And Therein, As The Bard Would Tell Us, Lies The Rub*

I had a Grand Mal Seizure (tonic-clonic) last week. Apparently 10% of people will have one in their lifetime. My neurologist was explaining this to me last week and flippantly commented, “So if there are ten people out in that waiting room, one of them will have a seizure.” My wife, not missing a beat, said, “So as long as Scott is in the room we should be ok.” I love her.

The seizure took place at the medical clinic where I work. I have been told that I smashed my head against the wall, tried to bite my good friend and doctor, attempted to spinning back-kick another doctor, developed a case of Turrets, and basically held the medical office hostage. There is some speculation that I stopped breathing at one point. I woke up on a gurney, then in the ambulance, than at the hospital. I have significant short-term memory loss and have no remembrance of the situation. Weird.

Every so often we are reminded that we are not immortal. A little over a year ago I had a major traffic accident on a prairie road in the middle of nowhere. Other than some broken ribs, I walked away unharmed. After that accident I spent some time reflecting on the fact that my life was spared because I turned left (into oncoming traffic) instead of the logical choice, right. I spent a few months practicing the techniques I teach others, and was able to glean some healthy insights.

People have asked me since if I learned anything from these experiences. I have. Coming out of the hospital, after two days in the overflow wing that I shared with three female senior citizens I learned that old women really snore, and do vile things to a bathroom if left unattended. I also learned that I have been taking time for granted and have become lazy. When I am tired it is far easier to watch television than do something productive. It is tempting to waste my life on things that don’t matter. I am a driven person, but can truly be lazy between dreams. The older I grow the easier it is to sit around, skip my martial arts classes, and sit around with a remote control in my hands. Because I have a bad knee it is a simple thing to find a pseudo-sensible reason for my lethargy. And the clock continues to tick.

These are lessons one would expect to learn from any near-death or feels-near-death experience. The world is replete with stories about how the accident survivor felt they had a fresh start, a new chance and opportunity. This is, it would seem, a natural and hopeful response to these things. What I didn’t expect was to lose my short-term memory. I didn’t expect to forget where I lived, where my son’s bedroom was, how to put a key in the lock, and virtually all the meaningful experiences I have had in the recent past. I cannot remember Thanksgiving three weeks ago. Apparently we went out to the lake the next day for a picnic. I could not remember how to check my email, how to Skype, how to do case notes at work. I had no idea how to edit this blog. I actually phoned Godaddy and had them walk me through it. The first morning back at work I had four clients I apparently knew well but could not, for the life of me, remember their names.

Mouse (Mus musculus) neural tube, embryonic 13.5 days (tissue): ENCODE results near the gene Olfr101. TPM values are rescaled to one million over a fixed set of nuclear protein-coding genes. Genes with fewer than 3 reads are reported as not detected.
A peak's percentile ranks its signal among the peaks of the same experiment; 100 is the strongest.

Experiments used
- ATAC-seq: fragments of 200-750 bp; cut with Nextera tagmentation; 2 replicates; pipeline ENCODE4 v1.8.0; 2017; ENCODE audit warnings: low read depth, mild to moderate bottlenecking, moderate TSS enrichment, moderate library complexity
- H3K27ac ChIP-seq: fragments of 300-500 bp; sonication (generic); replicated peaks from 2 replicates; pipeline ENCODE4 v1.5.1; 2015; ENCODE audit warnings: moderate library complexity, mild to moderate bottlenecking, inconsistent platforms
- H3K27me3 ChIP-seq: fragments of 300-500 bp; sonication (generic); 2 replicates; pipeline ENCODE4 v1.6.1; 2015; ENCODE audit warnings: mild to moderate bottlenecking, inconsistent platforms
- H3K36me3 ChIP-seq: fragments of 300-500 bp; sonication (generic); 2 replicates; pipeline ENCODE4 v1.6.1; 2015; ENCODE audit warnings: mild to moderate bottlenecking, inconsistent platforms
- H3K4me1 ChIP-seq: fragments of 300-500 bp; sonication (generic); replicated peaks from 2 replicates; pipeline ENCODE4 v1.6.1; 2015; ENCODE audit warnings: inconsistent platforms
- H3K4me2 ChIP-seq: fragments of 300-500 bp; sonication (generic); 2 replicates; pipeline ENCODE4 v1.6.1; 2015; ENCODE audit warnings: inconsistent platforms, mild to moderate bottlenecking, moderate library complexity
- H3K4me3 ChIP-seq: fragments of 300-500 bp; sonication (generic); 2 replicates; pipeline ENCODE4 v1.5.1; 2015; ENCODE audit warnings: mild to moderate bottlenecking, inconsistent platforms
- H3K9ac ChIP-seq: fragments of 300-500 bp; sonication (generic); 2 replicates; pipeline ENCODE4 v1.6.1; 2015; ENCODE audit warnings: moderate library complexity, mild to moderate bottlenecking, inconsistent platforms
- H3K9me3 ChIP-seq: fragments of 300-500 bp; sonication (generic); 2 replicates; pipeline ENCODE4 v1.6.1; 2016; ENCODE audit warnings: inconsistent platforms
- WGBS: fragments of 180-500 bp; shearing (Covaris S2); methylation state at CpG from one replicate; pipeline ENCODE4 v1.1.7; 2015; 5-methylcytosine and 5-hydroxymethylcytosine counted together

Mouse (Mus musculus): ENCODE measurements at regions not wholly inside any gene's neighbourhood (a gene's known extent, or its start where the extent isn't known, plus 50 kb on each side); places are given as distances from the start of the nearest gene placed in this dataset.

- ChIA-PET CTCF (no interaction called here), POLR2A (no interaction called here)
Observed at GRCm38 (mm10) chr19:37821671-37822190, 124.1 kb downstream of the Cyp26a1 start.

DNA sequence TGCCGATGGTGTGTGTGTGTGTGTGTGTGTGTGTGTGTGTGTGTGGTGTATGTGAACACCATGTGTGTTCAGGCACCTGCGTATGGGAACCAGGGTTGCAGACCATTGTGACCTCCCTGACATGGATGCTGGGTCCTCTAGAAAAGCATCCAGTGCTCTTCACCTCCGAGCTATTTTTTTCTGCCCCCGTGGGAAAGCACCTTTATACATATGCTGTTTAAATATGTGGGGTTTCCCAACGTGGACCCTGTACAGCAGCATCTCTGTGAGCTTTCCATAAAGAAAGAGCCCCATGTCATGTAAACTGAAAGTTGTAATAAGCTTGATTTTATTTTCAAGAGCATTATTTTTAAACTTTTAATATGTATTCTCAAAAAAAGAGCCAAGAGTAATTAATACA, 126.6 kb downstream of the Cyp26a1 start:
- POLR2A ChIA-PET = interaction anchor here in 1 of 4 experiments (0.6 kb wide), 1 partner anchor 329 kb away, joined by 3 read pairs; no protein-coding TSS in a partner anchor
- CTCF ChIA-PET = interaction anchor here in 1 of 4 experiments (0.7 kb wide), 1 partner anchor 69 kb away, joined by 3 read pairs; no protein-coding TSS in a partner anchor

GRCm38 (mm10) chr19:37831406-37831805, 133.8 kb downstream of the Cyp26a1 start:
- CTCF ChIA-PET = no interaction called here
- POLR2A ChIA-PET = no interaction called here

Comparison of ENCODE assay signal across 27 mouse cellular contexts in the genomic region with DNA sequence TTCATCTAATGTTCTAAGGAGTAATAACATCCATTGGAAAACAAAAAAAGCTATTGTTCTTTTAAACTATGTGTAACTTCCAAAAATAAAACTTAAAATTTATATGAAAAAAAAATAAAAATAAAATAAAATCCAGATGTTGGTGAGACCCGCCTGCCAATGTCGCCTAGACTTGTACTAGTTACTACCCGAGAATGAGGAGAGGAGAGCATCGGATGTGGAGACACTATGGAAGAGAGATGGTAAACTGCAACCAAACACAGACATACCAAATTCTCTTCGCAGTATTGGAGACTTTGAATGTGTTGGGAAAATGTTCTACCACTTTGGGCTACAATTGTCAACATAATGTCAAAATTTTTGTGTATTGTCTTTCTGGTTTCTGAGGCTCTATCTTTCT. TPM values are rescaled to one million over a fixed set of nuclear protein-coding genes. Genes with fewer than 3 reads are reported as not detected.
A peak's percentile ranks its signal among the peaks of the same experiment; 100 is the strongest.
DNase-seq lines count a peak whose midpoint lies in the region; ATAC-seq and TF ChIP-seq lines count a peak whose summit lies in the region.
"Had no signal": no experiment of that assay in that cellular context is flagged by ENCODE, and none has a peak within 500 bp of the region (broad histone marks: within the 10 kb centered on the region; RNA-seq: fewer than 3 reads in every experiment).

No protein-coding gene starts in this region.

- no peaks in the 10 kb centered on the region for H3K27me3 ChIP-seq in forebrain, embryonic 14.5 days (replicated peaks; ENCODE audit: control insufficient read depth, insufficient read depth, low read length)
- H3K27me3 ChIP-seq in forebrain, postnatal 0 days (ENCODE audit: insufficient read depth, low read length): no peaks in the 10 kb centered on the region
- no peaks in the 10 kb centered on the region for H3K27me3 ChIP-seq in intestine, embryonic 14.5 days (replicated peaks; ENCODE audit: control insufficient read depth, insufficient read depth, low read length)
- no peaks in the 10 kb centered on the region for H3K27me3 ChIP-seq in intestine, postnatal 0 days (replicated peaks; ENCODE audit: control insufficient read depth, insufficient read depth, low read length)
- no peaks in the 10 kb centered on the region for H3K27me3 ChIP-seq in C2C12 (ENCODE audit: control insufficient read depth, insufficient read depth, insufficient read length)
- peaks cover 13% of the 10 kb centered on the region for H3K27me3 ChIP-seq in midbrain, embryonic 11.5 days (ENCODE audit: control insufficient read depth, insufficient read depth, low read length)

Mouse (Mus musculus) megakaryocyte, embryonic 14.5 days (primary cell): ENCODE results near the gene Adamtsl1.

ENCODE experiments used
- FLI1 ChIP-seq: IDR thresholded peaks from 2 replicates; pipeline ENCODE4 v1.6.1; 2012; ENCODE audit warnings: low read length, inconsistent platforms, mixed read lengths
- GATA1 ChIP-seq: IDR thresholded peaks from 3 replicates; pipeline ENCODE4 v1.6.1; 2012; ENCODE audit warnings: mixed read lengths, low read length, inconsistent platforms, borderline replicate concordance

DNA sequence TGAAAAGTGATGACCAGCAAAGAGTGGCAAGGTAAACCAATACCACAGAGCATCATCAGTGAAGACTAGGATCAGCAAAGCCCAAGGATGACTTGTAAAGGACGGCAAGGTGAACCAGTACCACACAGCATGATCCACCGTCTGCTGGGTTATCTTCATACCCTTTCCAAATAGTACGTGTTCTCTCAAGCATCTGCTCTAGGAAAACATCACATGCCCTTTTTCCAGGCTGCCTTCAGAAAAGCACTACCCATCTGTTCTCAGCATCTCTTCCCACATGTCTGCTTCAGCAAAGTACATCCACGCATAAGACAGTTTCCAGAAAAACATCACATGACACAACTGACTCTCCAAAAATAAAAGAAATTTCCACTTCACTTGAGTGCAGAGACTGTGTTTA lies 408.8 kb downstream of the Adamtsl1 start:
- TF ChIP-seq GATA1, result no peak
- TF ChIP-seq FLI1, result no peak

It all started when I woke up in the ambulance. I felt normal, clear, and wondered why I was so vigorously strapped to the gurney. They asked me the normal questions – name, address, did I know what happened… I got the first one right. I knew my name, why would you ask me something like that? My address, what is my address? Something felt wrong. It was as if I had a space in my head where my address was supposed to fit. It is hard to explain to someone who has never experienced it.

I am back at work today. It only took me thirty seconds to remember which key opened the front door. I watched my wife drive away (my license is suspended for thirty days) and then nonchalantly stood by the door. And the clock continued to click. It eventually came to me, all of a sudden, that it was the weird flower key that stuck out like a sore thumb. I got my inner office door opened in only two tries.